In the lead up to the 2020 State Election independent schools and their families will be advocating for policy reforms that empower the sector to maximise its contribution to Queensland’s COVID-19 economic and social recovery.
Independent Schools Queensland (ISQ) Executive Director David Robertson said Queensland Government funding support for the state’s 218 independent schools and almost 129,000 students paid significant economic and community dividends. This contribution has been documented in a new publication, The Value of Independent Schools.
Mr Robertson said the Queensland Government contributed about 12% of combined parent and public funding for independent schools.
“In return independent schools generate almost $5 billion in direct and indirect economic activity and support the livelihoods of almost 33,600 full-time employees every year,” he said.
Mr Robertson said the sector was a significant investor in new infrastructure, spending more than $300 million annually on new facilities and maintenance, the majority of which is financed by parents and borrowings.
“To simply maintain existing levels of school choice for Queensland families, 21 new Prep-Year 12 schools and 622 extra classrooms will be needed by 2036 – that’s in addition to existing capital spending by independent school communities,” he said.
Mr Robertson said independent schools and their families valued the bipartisan support of Queensland’s major political parties.
“As the sector transitions to a more unpredictable federal funding model, independent schools will rely more heavily on the stability and certainty of funding support from the Queensland Government,” he said.
Queensland Independent Schools Parents Network (QIS Parents Network) Executive Officer Justine Cirocco said all families had a stake in a strong and growing independent schooling sector in light of analysis that showed school choice freed up $1.02 billion in public funding for other essential services.
“Parents of 1 in 7 school-age children value, and in many cases will sacrifice for, an education they believe will best meet their child’s needs,” Ms Cirocco said.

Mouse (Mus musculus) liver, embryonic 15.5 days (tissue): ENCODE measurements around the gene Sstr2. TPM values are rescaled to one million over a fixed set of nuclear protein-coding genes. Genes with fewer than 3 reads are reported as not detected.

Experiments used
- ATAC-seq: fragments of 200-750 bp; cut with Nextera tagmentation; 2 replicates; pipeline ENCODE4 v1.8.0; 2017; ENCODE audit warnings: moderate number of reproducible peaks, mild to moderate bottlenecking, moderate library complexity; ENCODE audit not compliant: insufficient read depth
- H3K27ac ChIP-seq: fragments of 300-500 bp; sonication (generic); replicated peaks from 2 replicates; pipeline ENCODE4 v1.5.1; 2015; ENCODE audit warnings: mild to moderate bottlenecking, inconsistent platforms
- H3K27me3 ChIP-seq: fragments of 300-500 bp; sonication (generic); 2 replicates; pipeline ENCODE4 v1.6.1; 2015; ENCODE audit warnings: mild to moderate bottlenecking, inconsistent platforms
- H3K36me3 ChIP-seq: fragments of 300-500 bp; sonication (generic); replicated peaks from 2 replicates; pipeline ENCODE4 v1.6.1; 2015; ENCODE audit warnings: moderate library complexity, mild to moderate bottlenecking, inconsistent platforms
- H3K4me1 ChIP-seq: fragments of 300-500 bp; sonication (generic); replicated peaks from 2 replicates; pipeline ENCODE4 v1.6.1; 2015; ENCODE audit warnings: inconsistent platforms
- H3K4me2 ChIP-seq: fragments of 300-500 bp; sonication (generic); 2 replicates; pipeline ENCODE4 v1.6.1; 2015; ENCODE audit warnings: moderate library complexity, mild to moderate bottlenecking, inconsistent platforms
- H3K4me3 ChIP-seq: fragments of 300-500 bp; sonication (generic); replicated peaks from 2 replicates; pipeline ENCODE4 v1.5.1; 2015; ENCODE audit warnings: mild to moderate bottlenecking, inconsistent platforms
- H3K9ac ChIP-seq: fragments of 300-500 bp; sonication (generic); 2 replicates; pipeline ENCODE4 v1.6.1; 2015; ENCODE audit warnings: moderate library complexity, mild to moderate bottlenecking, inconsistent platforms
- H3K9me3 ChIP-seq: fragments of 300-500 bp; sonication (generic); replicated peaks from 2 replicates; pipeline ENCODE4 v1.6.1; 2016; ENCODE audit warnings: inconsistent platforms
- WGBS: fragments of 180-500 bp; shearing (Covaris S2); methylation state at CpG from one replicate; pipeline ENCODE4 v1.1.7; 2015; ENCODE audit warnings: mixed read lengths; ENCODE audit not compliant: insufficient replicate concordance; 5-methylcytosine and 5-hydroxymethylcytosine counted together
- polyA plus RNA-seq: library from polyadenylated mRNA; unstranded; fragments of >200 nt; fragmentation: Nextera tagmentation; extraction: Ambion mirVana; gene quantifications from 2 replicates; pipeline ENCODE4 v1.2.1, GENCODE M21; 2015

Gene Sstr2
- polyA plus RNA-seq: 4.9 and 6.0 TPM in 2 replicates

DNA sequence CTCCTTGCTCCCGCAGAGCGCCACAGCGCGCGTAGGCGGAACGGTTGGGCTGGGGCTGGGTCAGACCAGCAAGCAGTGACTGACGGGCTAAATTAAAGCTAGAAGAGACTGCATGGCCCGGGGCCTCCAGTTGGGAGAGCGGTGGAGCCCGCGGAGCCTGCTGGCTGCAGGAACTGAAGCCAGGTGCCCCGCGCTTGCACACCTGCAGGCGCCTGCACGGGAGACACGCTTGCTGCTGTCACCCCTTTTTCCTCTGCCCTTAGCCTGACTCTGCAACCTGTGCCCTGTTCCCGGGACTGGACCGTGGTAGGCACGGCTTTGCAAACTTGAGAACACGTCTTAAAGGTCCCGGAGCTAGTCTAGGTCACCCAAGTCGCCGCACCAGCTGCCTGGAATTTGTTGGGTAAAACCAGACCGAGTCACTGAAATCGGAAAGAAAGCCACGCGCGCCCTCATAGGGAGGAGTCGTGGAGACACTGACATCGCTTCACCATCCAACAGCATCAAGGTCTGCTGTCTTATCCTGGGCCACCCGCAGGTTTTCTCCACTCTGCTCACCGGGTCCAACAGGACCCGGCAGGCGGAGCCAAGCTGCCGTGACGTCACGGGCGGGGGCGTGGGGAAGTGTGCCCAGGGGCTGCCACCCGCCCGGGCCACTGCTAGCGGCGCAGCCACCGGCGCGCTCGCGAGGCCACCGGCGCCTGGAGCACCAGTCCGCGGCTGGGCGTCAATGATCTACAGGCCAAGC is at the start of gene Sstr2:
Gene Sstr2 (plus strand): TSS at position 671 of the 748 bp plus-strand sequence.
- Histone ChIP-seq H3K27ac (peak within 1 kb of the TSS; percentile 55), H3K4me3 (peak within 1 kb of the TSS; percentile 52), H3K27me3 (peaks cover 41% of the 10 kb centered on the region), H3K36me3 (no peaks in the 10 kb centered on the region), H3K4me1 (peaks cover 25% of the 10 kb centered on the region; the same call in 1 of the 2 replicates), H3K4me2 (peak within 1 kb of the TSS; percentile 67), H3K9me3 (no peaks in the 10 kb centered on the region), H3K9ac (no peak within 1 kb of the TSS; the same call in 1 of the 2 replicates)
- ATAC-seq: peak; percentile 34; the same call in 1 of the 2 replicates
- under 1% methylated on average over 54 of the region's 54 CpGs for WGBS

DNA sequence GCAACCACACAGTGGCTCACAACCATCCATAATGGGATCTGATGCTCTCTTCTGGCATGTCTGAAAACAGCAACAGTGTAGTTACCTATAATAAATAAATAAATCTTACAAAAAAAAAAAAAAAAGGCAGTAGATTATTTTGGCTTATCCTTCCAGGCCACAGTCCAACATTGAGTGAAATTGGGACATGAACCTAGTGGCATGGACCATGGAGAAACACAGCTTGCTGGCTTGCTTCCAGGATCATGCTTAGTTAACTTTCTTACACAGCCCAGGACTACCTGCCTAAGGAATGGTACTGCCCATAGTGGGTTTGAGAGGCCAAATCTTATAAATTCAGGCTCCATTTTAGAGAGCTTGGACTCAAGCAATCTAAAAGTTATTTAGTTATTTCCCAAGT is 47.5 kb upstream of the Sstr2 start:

“Contrary to popular misconceptions about the sector, 2 in 5 independent school students are in fact from families with incomes below the state median,” she said.
“In the independent sector long-standing grammar schools operate alongside small new community schools, majority Indigenous schools and specialist schools educating the most at-risk and disadvantaged young people.”
ISQ and the QIS Parents Network today issued a joint election statement seeking policy commitments from Queensland’s political parties in five key areas:
- maintain the current value of total state recurrent funding for independent schools, but increase support for students in need
- allocate an additional $240 million in capital funding over four years to independent and Catholic schools and streamline school planning processes
- increase and extend funding and research support for parent engagement
- invest $16 million over four years to strengthen quality teaching in independent schools
- reduce red tape and reconfirm the charter of the Non-State Schools Accreditation Board as an enabling and supportive oversight body.
“As the Queensland Government seeks to stimulate the economy through job creation and private investment, it’s imperative that existing successful public-private partnerships, such as the long-term one between the government and independent school families, continues,” Mr Robertson said.